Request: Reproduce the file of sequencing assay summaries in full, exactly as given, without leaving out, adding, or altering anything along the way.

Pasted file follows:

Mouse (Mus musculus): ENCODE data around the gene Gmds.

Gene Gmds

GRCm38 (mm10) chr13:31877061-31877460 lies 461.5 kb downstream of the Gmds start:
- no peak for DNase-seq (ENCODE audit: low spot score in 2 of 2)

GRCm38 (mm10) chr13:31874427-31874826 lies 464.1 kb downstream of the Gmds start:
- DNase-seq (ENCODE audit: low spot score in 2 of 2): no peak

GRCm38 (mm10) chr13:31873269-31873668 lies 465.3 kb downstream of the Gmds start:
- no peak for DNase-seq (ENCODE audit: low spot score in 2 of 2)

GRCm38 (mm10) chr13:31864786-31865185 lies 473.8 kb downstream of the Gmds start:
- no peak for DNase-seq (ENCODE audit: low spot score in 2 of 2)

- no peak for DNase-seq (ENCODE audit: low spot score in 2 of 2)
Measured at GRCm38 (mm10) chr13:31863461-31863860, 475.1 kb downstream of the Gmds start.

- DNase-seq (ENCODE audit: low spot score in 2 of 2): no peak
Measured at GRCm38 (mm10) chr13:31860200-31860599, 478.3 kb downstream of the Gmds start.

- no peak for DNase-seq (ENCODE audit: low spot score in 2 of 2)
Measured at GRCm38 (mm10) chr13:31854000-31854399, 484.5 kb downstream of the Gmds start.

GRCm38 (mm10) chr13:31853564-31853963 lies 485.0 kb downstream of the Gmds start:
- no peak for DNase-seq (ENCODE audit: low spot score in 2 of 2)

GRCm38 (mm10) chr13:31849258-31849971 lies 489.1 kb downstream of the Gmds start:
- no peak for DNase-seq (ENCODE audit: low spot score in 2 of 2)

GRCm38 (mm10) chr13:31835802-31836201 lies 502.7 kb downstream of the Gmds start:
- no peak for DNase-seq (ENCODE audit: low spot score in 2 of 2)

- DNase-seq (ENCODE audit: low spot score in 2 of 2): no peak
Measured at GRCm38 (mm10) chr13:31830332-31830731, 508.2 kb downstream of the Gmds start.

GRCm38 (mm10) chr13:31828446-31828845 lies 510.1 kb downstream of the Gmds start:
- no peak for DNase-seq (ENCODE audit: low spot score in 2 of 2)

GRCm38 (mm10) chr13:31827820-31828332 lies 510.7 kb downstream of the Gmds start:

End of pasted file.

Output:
Mouse (Mus musculus): ENCODE data around the gene Gmds.

Gene Gmds

GRCm38 (mm10) chr13:31877061-31877460 lies 461.5 kb downstream of the Gmds start:
- no peak for DNase-seq (ENCODE audit: low spot score in 2 of 2)

GRCm38 (mm10) chr13:31874427-31874826 lies 464.1 kb downstream of the Gmds start:
- DNase-seq (ENCODE audit: low spot score in 2 of 2): no peak

GRCm38 (mm10) chr13:31873269-31873668 lies 465.3 kb downstream of the Gmds start:
- no peak for DNase-seq (ENCODE audit: low spot score in 2 of 2)

GRCm38 (mm10) chr13:31864786-31865185 lies 473.8 kb downstream of the Gmds start:
- no peak for DNase-seq (ENCODE audit: low spot score in 2 of 2)

- no peak for DNase-seq (ENCODE audit: low spot score in 2 of 2)
Measured at GRCm38 (mm10) chr13:31863461-31863860, 475.1 kb downstream of the Gmds start.

- DNase-seq (ENCODE audit: low spot score in 2 of 2): no peak
Measured at GRCm38 (mm10) chr13:31860200-31860599, 478.3 kb downstream of the Gmds start.

- no peak for DNase-seq (ENCODE audit: low spot score in 2 of 2)
Measured at GRCm38 (mm10) chr13:31854000-31854399, 484.5 kb downstream of the Gmds start.

GRCm38 (mm10) chr13:31853564-31853963 lies 485.0 kb downstream of the Gmds start:
- no peak for DNase-seq (ENCODE audit: low spot score in 2 of 2)

GRCm38 (mm10) chr13:31849258-31849971 lies 489.1 kb downstream of the Gmds start:
- no peak for DNase-seq (ENCODE audit: low spot score in 2 of 2)

GRCm38 (mm10) chr13:31835802-31836201 lies 502.7 kb downstream of the Gmds start:
- no peak for DNase-seq (ENCODE audit: low spot score in 2 of 2)

- DNase-seq (ENCODE audit: low spot score in 2 of 2): no peak
Measured at GRCm38 (mm10) chr13:31830332-31830731, 508.2 kb downstream of the Gmds start.

GRCm38 (mm10) chr13:31828446-31828845 lies 510.1 kb downstream of the Gmds start:
- no peak for DNase-seq (ENCODE audit: low spot score in 2 of 2)

GRCm38 (mm10) chr13:31827820-31828332 lies 510.7 kb downstream of the Gmds start: